Philosophy Winter 2014

For more information on these courses, please contact the Philosophy department at (604)557-4035 or via email at Philosophy@ufv.ca.


Our legal and penal systems are often severly criticized. We can better understand these criticisms and the issues they raise if we can answer a number of philosophical questions about the nature of law, punishment, and responsibility. Why do we have laws? What is law: is it essentially a constraining force or is it a force for freedom? What is the relationship of the law to morality: should the law enforce morality? When is a person responsible for an act and thus legally liable for punishment? Why do we punish criminals: to deter crimes, to rehabilitate the criminal, or to "pay back" the criminal?

Prerequisite(s):
15 university-level credits

CRN:
10946

Symbolic logic is a formal reasoning system which has been influential in philosophy, computing, and mathematics. This course provides an overview of its most basic elements: propositional and predicate logic and their methods of proof. These elements are then critically analyzed to assess their strengths and weaknesses as a grounding for analytic philosophy and for rationality in general.

Prerequisite(s):
45 university-level credits

CRN:
10948

Sometimes our ethics are about how we act individually; for example, whether to make a charitable donation for cancer research. Sometimes, our ethics are about our political practices; for example, whether to make charitable donations tax deductible. What role should ethics play in our social and political practices? Should our ethics - what we think is right - take into account the realities of politics, of how we collectively make decisions?

Prerequisite(s):
45 credits in Applied or Arts or Science programs, including 9 credits in Philosophy or Political Science; or instructor's permission.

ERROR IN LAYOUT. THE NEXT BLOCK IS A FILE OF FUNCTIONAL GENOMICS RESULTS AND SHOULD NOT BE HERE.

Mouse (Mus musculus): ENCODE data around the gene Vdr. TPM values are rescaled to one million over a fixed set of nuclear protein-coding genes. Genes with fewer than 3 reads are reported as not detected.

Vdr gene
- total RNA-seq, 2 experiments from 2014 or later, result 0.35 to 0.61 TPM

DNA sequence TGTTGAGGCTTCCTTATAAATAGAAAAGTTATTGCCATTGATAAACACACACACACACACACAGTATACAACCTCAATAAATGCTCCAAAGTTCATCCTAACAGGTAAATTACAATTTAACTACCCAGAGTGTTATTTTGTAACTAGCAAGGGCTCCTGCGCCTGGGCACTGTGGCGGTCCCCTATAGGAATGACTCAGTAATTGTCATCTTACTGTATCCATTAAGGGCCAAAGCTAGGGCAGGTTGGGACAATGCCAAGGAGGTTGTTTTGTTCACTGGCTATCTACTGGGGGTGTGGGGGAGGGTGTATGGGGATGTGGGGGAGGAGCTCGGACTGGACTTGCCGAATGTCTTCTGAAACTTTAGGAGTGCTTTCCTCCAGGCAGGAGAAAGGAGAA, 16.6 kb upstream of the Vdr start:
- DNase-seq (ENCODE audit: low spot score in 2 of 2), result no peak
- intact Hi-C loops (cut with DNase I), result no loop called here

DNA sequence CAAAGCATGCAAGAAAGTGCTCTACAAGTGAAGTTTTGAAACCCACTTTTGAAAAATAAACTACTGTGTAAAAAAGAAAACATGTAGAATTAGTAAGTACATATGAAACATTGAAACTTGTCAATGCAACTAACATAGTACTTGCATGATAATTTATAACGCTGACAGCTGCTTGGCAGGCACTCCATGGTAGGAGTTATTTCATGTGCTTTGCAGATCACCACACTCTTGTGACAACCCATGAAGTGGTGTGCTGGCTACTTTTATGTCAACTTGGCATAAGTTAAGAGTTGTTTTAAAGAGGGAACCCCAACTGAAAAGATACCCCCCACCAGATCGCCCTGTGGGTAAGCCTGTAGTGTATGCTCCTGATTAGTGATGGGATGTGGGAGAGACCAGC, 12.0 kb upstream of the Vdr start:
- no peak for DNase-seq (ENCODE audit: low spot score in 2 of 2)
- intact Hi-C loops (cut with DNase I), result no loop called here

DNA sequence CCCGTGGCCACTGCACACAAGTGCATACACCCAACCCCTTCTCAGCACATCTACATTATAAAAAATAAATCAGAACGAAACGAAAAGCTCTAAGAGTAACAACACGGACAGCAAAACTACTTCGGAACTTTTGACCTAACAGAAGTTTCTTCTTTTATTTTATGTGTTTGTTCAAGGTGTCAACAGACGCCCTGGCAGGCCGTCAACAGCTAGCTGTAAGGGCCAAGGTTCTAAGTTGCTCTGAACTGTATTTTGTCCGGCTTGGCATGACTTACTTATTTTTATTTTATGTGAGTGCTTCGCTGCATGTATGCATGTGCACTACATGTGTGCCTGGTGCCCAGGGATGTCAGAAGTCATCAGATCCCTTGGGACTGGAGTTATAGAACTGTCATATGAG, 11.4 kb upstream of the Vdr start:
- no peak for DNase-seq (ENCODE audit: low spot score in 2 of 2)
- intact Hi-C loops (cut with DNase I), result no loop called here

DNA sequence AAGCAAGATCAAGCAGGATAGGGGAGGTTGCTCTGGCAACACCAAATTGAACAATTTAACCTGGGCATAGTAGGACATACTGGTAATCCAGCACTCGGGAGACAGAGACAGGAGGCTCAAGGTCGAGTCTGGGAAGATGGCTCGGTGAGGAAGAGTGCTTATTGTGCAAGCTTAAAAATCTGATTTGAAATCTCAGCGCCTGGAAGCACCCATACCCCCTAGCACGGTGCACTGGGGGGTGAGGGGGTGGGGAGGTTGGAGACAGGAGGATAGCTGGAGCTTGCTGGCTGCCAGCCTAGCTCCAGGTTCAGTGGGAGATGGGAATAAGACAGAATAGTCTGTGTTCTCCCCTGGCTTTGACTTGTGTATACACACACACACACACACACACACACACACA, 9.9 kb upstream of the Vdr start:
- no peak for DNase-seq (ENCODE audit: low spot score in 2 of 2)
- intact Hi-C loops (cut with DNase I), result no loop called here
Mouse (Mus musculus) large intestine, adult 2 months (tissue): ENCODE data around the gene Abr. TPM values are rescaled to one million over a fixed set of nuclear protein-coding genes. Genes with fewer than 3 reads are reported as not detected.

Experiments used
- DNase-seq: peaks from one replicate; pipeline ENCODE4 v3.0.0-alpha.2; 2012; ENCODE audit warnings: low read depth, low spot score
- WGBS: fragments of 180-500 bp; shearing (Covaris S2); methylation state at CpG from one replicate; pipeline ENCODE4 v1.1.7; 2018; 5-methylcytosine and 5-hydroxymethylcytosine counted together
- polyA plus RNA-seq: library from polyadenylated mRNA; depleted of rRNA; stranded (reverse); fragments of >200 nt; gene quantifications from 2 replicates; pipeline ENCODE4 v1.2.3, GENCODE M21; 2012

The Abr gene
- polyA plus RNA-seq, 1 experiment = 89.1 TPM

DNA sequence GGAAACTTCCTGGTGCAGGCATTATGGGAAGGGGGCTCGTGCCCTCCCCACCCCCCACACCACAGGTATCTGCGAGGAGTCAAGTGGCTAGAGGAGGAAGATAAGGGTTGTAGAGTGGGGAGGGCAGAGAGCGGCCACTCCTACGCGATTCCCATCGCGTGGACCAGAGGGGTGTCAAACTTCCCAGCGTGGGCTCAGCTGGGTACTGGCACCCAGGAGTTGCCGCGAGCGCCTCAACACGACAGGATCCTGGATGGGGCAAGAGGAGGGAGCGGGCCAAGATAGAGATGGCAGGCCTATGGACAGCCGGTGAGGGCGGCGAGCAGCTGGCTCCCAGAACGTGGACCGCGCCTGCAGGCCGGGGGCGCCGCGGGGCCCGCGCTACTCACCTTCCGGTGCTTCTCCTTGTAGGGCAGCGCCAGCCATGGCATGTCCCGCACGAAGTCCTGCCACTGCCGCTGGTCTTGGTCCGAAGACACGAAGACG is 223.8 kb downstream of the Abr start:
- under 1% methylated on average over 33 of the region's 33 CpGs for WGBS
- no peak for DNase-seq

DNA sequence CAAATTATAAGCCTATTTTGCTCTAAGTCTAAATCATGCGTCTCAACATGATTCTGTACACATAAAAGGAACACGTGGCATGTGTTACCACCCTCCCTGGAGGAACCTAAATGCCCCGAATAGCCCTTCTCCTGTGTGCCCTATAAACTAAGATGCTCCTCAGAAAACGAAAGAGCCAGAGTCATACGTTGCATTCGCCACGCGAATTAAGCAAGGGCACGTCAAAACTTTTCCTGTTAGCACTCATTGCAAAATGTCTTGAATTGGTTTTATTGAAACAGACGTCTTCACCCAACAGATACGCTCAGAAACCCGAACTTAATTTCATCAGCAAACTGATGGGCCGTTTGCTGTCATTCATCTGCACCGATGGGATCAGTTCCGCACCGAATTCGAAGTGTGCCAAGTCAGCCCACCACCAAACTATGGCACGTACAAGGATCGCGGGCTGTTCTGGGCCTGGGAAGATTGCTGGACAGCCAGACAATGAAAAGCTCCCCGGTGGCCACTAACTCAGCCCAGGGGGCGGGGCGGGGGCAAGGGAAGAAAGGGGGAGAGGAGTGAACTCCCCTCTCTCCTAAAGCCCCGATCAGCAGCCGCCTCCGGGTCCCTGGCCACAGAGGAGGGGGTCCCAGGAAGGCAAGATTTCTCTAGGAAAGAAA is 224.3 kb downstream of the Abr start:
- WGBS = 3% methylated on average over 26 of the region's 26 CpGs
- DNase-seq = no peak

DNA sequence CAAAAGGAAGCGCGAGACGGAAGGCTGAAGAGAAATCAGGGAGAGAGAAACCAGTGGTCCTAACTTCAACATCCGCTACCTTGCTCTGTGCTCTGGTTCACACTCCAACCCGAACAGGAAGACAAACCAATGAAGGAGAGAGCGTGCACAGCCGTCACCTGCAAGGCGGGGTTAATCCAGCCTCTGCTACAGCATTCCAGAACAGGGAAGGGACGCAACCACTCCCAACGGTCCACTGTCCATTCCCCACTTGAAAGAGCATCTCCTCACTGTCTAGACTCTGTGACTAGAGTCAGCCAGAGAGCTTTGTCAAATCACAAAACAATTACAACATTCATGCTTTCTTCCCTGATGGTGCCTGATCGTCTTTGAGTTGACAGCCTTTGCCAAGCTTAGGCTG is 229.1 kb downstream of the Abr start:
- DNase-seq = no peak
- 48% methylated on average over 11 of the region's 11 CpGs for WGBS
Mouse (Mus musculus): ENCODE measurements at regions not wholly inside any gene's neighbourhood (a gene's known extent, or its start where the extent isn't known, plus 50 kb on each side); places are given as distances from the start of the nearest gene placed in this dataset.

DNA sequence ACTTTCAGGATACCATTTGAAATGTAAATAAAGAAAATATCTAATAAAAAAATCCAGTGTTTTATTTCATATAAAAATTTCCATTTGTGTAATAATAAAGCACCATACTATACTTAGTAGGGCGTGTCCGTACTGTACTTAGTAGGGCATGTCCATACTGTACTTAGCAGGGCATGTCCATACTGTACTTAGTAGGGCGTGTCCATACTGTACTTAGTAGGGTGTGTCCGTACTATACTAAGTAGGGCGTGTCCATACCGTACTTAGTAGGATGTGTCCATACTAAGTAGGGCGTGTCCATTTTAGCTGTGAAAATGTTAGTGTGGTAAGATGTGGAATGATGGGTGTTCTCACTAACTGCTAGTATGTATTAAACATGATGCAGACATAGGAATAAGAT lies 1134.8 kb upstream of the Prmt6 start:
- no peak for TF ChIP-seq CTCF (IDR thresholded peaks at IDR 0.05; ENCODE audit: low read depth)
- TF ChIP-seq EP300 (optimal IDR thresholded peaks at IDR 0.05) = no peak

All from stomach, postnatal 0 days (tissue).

CRN:
10949

The concept of a child occupies a precarious position and has not always received the attention that it deserves. Not yet a fully rational agent, but endowed with the potential to become one, the child's status spells trouble for core philosophical concepts. Theories of rationality, freedom, personal identity, and responsibility all impact children and their caregivers, yet often ignore them. Delving into philosophical theory and the practical issues of childhood, this course is of great importance not just to philosophers but to anyone who works with children, has children, or was once a child.

Prerequisite(s):
45 credits from Applied or Arts or Science programs

CRN:
10950

Phenomenology, as a philosophical term, denotes a 20th century intellectual movement and a method that emerges from that movement. This course is designed to guide students through this movement as a means for grasping the implications of its method. The primary focus will be on major thinkers in early 20th century phenomenology, especially those associated with existential phenomenology. Philosophers to be covered are Edmund Husserl, Martin Heidegger, Jean-Paul Sartre and Maurice Merleau-Ponty.

Prerequisite(s):
45 credits from Arts, Sciences or Applied programs, including one of PHIL 120, 220, 250, 251 or 252.

CRN:
11496

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